Next prosecutions chief must tread reform path | South China Morning Post
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  • Mar 5, 2015
  • Updated: 11:11am

Next prosecutions chief must tread reform path

PUBLISHED : Thursday, 23 December, 2010, 12:00am
UPDATED : Thursday, 23 December, 2010, 12:00am

If one were asked to list some key individuals who perform a direct role in upholding the rule of law in Hong Kong, the chief justice, the secretary for justice and the Court of Final Appeal judges would immediately come to mind. However, if the Basic Law were any guide, then the director of public prosecutions (DPP) should also belong to that list of individuals. His team in the Department of Justice's prosecutions division is specifically referred to in the Basic Law as being tasked with 'controlling criminal prosecutions, free from any interference'. Although this concept is implied in other fundamental rights enshrined in the Basic Law, our mini-constitution wishes to stress the importance of the independence of our prosecuting authorities. Indeed, if prosecutions were seen to be subject to interference, public confidence in Hong Kong's rule of law and 'one country, two systems' would instantly hit rock bottom.

It is therefore imperative that no effort is spared to find the most suitable individual to replace the current DPP, Ian McWalters, when he steps down for retirement in February. The constitutional function of this role is not merely to put suspected criminals behind bars, but also to ensure that law enforcement authorities investigate according to legal procedures, and gather independent evidence, which can be confidently presented to judges or jurors as probative of someone's guilt. No decision to prosecute can ever be taken lightly. The court will act as another gatekeeper before giving judgment, but the decision to prosecute will still subject the accused to the traumatic experience of being a defendant in a trial.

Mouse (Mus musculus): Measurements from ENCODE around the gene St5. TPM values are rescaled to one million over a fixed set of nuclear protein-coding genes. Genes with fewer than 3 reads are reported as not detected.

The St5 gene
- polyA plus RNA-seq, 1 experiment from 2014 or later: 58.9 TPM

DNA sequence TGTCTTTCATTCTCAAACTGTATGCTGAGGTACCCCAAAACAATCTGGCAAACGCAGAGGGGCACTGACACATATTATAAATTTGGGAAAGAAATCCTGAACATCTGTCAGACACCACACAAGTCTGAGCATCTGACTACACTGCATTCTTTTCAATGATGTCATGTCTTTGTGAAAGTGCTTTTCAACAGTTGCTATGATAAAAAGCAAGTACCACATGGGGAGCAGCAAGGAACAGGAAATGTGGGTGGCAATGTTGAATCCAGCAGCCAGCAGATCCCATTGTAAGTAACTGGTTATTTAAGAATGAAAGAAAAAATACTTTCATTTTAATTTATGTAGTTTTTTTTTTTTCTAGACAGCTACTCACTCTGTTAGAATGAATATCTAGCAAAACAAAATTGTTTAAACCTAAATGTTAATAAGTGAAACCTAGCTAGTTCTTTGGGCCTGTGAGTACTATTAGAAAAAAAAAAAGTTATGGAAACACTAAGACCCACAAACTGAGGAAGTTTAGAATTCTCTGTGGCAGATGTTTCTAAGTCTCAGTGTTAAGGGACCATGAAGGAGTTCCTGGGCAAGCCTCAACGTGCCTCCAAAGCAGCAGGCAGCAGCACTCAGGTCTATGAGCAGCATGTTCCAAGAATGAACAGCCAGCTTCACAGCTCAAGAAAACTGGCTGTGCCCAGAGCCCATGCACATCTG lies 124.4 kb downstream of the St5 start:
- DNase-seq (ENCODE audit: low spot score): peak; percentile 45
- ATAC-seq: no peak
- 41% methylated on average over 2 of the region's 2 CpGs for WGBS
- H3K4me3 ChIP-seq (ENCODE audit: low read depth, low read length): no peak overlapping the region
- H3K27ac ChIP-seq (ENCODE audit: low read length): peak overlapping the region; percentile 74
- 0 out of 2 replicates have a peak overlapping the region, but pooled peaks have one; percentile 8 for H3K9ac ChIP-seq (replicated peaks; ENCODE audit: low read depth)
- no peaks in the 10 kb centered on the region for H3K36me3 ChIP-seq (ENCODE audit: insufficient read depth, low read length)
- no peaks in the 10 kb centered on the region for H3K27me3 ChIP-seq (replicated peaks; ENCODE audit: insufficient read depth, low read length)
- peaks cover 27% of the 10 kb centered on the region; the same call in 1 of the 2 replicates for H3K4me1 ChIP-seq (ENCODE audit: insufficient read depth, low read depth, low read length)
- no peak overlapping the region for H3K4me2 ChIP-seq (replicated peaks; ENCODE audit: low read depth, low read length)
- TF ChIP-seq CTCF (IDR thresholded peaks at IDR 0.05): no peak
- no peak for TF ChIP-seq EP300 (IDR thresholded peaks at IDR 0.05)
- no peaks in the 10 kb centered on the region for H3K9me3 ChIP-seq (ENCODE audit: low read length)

A decision by the DPP not to prosecute is arguably, just as important, if not more so. It shows that despite the law enforcement authorities being convinced they have caught a person committing a criminal offence, the government's lawyers have reviewed the case and the evidence objectively and independently and decided either that no law was breached or that the evidence is not secure enough to prove guilt. A case in point was the decision to drop the case against the activist who spilt champagne on a liaison office guard when celebrating the awarding of the Nobel Peace Prize to Liu Xiaobo .

Whether the decision is to prosecute or not to prosecute, the DPP acts as the first gatekeeper of our individual rights. As members of the public, we hope prosecutors will safeguard us from harm by ensuring all legal procedures are complied with in order to secure conviction. Meanwhile, potential suspects will also hope that the DPP ensures that the case is investigated and prosecuted fairly so that a suspect's liberty is not taken away without strong grounds.

Ideally, there would be a long list of candidates putting themselves forward to take on this important role, but sadly the importance of the job is often underestimated, and so far there is only one candidate being mentioned as having the appropriate enthusiasm to perform those constitutional duties. In McWalters' short tenure, he and his team have initiated a comprehensive plan for reforming the prosecutions division so that it not only performs its constitutional role with greater efficiency, but also has an attractive career path. Whoever takes on the role in February must ensure these suggestions for reform are given serious consideration, if not fully implemented, so that in the not too distant future there will be fierce competition among the city's top lawyers to step into the shoes of the DPP and serve the public as another guardian of Hong Kong's rule of law.

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